"The ground-breaking was in April 2016 and we are on plan to ramp up production in 2018. And that growth I talked about can be done without the fab. Where we can differentiate in silicon we manufacture in house. Where we can use standard manufacturing processes we can outsource," said Everke. "So we run a mix of in-house and outsource in both the front-end and the back-end. We have our own back-end facility for testing in the Philippines. So we can choose the pace at which we ramp in New York." The nature of the deal is such that New York State bears the upfront cost of building the shell but AMS owns the chip manufacturing equipment going in to the building and operational costs.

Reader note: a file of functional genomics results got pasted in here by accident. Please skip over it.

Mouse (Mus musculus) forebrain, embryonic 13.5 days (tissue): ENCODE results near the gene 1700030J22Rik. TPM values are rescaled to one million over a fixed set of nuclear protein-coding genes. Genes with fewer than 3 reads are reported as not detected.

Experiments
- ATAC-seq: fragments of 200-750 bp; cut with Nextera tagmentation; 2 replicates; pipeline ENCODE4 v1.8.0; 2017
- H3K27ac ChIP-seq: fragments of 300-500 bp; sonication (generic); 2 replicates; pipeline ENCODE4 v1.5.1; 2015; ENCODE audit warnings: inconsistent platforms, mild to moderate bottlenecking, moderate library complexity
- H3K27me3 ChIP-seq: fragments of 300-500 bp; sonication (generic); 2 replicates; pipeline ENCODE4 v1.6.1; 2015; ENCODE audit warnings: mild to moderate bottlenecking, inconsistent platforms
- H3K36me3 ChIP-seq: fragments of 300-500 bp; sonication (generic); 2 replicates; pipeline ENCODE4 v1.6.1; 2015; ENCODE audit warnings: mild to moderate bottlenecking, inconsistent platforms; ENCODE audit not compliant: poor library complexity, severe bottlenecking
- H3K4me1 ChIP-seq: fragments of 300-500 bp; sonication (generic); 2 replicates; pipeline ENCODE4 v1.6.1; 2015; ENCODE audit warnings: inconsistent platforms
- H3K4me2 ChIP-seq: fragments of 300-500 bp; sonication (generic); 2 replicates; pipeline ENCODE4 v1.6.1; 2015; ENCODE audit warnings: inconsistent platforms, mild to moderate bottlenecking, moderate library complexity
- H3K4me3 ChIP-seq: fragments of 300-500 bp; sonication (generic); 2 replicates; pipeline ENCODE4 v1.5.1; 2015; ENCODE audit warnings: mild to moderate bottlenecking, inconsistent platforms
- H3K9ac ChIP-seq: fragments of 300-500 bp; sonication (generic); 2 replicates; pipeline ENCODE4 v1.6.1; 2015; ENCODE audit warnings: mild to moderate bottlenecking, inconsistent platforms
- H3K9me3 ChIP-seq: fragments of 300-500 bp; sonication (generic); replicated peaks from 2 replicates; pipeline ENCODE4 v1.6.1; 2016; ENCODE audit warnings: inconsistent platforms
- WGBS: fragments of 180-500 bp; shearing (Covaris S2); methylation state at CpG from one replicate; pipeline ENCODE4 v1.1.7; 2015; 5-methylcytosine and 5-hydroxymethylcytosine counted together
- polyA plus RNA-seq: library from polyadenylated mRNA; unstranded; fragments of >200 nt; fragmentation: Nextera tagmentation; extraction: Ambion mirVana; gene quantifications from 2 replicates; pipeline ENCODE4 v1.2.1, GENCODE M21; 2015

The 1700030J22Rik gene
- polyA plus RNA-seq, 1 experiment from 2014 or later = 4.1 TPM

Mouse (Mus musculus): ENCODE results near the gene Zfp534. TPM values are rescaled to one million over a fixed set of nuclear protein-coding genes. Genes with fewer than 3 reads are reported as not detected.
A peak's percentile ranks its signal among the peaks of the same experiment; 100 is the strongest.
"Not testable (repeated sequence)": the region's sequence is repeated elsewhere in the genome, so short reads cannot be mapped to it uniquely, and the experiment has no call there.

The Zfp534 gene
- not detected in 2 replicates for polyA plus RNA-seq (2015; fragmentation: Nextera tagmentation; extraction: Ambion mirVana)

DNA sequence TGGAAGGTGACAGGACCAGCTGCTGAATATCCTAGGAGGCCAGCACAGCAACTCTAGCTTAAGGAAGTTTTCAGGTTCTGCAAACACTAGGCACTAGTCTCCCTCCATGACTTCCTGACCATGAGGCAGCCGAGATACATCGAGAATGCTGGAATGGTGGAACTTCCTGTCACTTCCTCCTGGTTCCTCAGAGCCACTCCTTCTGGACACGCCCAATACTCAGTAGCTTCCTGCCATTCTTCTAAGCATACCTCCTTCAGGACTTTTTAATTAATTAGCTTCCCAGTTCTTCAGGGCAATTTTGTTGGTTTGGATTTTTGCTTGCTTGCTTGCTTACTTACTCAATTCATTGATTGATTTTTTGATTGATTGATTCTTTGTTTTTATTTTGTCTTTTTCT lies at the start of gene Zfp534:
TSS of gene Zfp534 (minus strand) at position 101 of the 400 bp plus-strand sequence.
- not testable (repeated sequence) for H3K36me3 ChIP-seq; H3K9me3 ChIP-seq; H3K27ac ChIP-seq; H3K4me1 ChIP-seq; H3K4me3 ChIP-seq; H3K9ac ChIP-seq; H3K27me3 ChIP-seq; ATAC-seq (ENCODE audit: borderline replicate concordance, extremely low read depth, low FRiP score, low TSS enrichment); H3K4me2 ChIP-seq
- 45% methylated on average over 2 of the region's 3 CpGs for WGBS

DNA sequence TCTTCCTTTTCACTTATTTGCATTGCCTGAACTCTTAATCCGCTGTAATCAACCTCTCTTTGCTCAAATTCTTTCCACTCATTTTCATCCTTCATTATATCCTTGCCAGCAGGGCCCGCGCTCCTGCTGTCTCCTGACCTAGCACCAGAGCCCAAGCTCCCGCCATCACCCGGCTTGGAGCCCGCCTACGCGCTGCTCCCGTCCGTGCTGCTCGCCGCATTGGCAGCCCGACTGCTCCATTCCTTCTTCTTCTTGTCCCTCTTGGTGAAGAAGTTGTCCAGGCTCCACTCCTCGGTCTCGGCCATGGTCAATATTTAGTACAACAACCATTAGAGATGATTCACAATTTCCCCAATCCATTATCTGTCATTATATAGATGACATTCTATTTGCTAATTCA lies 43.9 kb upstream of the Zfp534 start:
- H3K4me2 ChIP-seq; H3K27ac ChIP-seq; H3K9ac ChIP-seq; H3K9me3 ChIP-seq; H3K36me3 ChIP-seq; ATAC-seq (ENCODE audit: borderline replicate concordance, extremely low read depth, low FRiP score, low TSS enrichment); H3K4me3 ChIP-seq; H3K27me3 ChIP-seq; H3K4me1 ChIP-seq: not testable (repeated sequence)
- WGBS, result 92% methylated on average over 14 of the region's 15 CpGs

Everke said he would expect to run foundry business in New York and that foundry might expand as New York ramps initially. "It is part of our business. It is not strategic but it is very profitable. It keeps us in touch with our sector and helps us find acquisition targets. TAOS was a foundry partner prior to its acquisition in 2011."
Everke added that AMS would not transfer manufacturing to what will be a newly-built and presumably highly automated and efficient New York fab at the expense of its manufacturing in Austria, which dates back to the origins of the company in 1981. "We will keep the fab in Austria at the maximum load. But what products get manufactured where is another issue."
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